Midterm Analysis – L. Chen
Chapter 7: Activity-Based Costing (ABC)
Although the slides seem to be very complex, this topic is actually pretty simple. It’s actually very similar
to what we’ve learned in the previous chapters, except now the cost drivers will be activities instead of
jobs. The exam questions are still using the same concepts as we learned in job costing though.
Chapter 10: Budgeting and Control
What is a budget: a financial plan on how you will gain and use your resources/money over a
period of time. It is most commonly only in the unit of $ (but does not have to. If you are really
keen and you can have other quantities, but you will have to make sure you don’t confuse
yourself and other readers once you start putting in units other than $).
Use of budget: as per my previous point, it is used for planning, and in addition to that, it is also
used for control. When actual results come out, you can compare the actual results with your
plan and analyze what’s different in order to see more insights about the business and identify
strengths and weaknesses, and areas for improvement.
Tutor’s Note: there are many different types of budget in the lecture slides, like master budget,
operating budget, financial budget, sales budget, etc. If you are confused, don’t worry. All these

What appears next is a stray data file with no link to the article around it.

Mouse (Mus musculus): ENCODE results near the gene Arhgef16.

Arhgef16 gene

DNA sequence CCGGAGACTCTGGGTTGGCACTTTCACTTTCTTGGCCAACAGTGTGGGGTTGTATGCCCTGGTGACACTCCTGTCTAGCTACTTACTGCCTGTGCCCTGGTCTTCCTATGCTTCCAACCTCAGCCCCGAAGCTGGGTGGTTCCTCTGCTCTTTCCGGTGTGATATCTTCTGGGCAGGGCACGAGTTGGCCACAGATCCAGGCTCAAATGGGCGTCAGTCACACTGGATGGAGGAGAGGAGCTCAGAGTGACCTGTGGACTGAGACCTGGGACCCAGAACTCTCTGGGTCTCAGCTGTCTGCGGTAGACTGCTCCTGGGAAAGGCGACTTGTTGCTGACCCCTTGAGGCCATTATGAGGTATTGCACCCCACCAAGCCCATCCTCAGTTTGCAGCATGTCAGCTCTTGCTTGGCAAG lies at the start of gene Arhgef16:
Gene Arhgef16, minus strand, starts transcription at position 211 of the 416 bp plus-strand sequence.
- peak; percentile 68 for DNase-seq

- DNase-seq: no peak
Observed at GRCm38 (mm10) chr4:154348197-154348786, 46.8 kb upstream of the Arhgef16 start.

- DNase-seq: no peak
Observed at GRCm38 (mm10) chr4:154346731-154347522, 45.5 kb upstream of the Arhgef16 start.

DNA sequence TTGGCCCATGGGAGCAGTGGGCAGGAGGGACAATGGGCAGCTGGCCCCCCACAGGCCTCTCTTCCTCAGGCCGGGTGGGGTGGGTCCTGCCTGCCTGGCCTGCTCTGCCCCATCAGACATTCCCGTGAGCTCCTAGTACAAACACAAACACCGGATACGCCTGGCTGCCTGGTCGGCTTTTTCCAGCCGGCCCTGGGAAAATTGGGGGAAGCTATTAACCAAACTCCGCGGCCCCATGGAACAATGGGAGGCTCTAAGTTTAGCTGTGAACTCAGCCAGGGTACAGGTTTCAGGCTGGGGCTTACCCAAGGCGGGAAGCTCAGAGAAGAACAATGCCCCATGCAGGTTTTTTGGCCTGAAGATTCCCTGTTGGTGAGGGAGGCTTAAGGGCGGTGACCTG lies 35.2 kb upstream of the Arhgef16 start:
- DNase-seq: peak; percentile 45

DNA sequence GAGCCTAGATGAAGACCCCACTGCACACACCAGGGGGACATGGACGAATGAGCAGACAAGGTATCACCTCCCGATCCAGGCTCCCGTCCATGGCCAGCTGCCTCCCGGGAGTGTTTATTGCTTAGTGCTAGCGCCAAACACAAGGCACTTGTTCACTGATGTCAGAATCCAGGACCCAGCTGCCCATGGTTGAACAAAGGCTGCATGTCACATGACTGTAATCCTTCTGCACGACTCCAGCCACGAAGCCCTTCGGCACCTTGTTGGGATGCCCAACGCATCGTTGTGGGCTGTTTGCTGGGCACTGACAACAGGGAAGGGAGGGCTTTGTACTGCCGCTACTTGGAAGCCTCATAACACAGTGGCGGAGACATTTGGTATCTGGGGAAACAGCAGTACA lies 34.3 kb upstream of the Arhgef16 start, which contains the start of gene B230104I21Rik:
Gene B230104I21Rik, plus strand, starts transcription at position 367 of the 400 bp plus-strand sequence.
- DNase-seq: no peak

types of budget are essentially the same concept applied in different scenarios. The concept is
basically that a budget is a plan of what’s going to happen later. So making the budget itself isn’t
hard; what’s hard is coming up with accurate assumptions and forecasts (but these are all given
to you in your exam questions so you get to skip out on the hardest part).
Chapter 12: Strategic Investment Decisions
In this chapter, you will apply 4 metrics in capital budgeting to evaluate investment decisions.
Net Present Value (NPV): a measure used to assess the appropriateness of capital expenditure.
It takes into account of all present and future cash flows (both inflows and outflows) associated
with a certain project, and discount the cash flows back to present time. If the net present value
is positive, then the project is profitable and we accept it. If NPV is negative, then we reject this unprofitable project. When we choose between projects that are positive in NPV, we choose
the highest NPV project. It is the most preferred measure for evaluating appropriateness of
capital expenditures. One assumption is that the firm has the ability to reinvest cash flows at
the rate of return equivalent to cost of capital (similar to the idea of compound interest)